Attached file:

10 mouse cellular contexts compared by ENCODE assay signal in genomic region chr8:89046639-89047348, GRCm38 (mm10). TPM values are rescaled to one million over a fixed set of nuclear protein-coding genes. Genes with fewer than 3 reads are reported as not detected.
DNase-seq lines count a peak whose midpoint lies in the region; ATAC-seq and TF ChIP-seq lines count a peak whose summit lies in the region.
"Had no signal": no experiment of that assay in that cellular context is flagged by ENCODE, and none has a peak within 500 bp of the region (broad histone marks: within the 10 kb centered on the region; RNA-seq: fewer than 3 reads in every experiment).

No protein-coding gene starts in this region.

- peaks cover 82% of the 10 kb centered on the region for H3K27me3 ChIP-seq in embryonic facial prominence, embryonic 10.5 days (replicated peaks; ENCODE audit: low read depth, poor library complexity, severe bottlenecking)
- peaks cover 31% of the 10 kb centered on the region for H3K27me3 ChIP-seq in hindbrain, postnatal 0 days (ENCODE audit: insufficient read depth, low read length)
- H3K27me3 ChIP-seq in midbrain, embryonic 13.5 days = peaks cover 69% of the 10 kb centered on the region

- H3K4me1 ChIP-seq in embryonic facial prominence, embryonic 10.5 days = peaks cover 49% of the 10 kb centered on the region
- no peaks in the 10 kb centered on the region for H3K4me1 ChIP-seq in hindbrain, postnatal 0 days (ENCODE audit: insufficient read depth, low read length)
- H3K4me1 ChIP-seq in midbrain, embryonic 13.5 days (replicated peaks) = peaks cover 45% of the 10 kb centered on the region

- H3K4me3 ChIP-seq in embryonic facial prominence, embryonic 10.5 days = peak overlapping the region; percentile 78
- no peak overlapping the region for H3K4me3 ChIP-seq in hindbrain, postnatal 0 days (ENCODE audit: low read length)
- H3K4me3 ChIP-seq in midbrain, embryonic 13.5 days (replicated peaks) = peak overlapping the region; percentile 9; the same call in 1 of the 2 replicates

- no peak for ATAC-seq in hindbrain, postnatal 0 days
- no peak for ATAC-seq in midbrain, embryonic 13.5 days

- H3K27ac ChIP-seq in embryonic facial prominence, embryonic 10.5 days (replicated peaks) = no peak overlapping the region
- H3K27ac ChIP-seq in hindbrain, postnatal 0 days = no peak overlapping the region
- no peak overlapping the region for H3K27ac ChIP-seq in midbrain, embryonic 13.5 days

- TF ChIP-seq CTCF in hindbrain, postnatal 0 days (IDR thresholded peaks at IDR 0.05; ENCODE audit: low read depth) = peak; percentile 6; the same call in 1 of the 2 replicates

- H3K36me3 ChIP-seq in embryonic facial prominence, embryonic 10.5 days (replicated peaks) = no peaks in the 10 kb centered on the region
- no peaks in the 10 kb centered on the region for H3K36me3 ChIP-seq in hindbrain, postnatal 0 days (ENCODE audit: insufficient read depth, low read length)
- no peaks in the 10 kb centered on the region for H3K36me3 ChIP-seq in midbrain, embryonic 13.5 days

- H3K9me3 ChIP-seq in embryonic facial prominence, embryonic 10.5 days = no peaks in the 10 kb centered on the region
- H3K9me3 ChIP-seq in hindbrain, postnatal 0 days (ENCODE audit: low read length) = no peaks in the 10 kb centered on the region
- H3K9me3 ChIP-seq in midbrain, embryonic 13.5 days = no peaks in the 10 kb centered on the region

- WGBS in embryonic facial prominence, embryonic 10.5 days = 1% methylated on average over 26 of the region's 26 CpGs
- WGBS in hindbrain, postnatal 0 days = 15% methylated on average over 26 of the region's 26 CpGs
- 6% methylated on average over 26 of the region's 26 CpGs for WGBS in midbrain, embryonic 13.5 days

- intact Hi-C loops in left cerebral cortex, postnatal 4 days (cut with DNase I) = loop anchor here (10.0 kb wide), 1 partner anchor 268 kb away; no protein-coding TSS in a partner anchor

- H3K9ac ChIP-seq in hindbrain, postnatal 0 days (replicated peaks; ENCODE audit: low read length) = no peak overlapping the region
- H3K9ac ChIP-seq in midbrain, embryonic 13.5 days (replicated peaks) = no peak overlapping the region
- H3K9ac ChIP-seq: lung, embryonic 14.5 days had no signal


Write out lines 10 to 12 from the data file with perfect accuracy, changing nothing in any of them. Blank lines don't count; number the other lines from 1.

- H3K4me1 ChIP-seq in midbrain, embryonic 13.5 days (replicated peaks) = peaks cover 45% of the 10 kb centered on the region

- H3K4me3 ChIP-seq in embryonic facial prominence, embryonic 10.5 days = peak overlapping the region; percentile 78
- no peak overlapping the region for H3K4me3 ChIP-seq in hindbrain, postnatal 0 days (ENCODE audit: low read length)